Three highly acclaimed ones for the discard pile, one keeper.
THE GOOD LORD BIRD by James McBride
THE COLOR OF WATER is one of my favorite books. The intertwined stories of McBride and his mother are compelling and beautifully woven, and his jazz musicianship is apparent in the cadences of his language. But I put his recent novel down after four or five chapters. I wanted to love it. McBride does John Brown and abolition with humor. But there's something about the voice. Not exactly inaccurate, but... not fully McBride's. And a lot of blubber that passes for action. Is there a danger in moving from fresh, vital memoir to... the conventions of storytelling? I'm thinking of how I love Dave Eggar's nonfiction, but both his recent novels have left me cold.
ARE YOU MY MOTHER? by Alison Bechdel
Oh, dear. Both McBride and Bechdel were classmates at Oberlin. And I love both their breakthrough books. Bechdel's graphic memoir, FUN HOME, is a great read/look, about her father. This one, about her mother, is okay-ish... but an exhaustive description of one's psychotherapy is better left on the couch.
MY EDUCATION by Susan Choi
At least with this one, I don't have to feel guilty about not liking a college classmate's book. Choi writes to massive accolades from the literati in this novel about a grad student obsessed with a professor. But little old moi found this novel so overwritten and self-conscious that I stopped at around page 30. Tell me if I'm wrong:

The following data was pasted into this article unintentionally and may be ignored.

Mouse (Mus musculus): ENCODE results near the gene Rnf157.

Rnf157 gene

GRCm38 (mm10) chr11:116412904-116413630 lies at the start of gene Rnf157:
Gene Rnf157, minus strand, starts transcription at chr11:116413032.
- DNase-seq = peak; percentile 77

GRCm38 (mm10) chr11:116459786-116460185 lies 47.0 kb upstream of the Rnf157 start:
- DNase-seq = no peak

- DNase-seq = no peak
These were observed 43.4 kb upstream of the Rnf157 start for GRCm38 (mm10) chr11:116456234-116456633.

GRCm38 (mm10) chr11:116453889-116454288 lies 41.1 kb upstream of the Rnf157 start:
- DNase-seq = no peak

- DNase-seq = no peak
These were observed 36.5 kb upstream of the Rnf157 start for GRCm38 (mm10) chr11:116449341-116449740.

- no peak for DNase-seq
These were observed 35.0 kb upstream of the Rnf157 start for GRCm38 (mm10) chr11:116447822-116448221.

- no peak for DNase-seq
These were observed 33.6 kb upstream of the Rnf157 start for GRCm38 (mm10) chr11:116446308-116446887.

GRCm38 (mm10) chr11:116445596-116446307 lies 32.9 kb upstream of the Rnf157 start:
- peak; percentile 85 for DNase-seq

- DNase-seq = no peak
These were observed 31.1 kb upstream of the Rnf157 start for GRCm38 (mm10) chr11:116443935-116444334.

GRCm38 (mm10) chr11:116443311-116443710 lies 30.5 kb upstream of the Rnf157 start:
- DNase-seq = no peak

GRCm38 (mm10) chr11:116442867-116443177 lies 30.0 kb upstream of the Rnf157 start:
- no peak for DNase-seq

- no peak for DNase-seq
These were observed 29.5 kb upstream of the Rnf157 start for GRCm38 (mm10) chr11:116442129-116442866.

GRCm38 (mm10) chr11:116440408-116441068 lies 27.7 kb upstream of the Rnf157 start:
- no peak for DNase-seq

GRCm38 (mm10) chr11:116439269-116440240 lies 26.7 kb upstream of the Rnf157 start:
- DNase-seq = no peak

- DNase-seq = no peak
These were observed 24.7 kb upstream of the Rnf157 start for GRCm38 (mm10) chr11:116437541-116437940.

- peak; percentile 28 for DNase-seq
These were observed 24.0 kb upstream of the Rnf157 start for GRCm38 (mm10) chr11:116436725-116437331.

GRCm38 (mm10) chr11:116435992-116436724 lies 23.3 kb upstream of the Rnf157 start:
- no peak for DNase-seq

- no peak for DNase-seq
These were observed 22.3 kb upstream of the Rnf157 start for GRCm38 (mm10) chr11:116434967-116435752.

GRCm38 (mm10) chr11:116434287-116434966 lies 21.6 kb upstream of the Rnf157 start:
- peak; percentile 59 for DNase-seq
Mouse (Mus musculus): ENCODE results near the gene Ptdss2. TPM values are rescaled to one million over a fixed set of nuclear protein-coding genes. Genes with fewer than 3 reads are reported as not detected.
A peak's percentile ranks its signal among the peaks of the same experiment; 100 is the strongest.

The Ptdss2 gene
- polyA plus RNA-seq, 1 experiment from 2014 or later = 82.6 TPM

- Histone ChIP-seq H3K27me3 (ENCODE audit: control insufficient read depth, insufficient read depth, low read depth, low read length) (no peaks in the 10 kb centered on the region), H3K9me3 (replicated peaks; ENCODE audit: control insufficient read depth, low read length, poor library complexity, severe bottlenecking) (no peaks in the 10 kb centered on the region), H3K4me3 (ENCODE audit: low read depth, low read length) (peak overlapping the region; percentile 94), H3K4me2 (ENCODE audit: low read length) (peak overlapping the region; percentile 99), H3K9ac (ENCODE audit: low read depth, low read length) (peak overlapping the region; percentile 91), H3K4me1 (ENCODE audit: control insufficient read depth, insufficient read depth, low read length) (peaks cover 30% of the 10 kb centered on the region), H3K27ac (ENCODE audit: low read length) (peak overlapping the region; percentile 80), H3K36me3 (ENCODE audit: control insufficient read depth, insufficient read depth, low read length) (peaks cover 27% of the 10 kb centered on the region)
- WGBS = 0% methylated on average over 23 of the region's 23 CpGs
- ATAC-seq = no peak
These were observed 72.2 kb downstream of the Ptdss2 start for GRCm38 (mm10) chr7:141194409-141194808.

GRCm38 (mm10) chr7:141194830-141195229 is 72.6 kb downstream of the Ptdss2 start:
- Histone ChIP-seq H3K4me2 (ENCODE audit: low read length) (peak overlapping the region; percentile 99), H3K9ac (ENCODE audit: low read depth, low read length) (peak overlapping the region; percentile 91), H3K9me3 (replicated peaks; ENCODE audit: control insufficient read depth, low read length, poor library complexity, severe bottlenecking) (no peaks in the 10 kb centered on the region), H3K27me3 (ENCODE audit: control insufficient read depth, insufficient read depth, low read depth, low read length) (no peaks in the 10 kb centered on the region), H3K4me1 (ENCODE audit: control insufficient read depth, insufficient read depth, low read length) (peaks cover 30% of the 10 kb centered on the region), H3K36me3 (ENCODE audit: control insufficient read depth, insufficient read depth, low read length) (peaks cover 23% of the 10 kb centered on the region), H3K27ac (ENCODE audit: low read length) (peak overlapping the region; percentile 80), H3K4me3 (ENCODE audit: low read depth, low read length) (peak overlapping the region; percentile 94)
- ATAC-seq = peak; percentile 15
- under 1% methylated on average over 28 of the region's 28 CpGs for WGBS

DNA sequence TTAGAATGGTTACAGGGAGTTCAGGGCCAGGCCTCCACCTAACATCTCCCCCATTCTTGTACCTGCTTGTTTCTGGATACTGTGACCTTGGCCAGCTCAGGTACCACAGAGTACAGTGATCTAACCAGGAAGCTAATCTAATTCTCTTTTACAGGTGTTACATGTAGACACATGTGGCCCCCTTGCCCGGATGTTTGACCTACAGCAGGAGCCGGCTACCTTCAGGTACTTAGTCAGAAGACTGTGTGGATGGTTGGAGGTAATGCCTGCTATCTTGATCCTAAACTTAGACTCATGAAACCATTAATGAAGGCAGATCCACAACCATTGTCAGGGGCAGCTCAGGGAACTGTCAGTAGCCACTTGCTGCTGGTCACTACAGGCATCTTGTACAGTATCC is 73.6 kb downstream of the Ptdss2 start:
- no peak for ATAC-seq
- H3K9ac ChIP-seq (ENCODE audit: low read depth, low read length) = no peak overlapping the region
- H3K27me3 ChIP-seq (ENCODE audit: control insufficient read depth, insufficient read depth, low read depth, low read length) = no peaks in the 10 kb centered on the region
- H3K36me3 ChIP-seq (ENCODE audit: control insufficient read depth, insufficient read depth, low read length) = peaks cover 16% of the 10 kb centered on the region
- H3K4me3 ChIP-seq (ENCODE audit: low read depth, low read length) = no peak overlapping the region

"[He] drove a very old, very damaged Volvo sedan the color of calamine lotion where it wasn't afflicted by rust. The car was so barely distinguishable from the countless other aged, rusted, neutral-toned Volvo sedans living out their last days in that town it might have been part of a utopian experiment of ubiquitous, ownerless cars, as with bicycles in some parts of Europe and indeed even here, in the seventies, when the university had apparently paid for a fleet of bicycles for public use on the campus, all of which had wound up within just a few days abandoned at the bast of the hill."
THE LOVE AFFAIRS OF NATHANIEL P.
All the juicy story material of a good chic lit novel, with the insight and dry humor of a British comedy of manners. Nathaniel P., on the verge of literary success in hipster Brooklyn, dates and writes and comments. Nothing about world peace or big ideas... just extremely well-crafted, beautifully written entertainment. Recommended.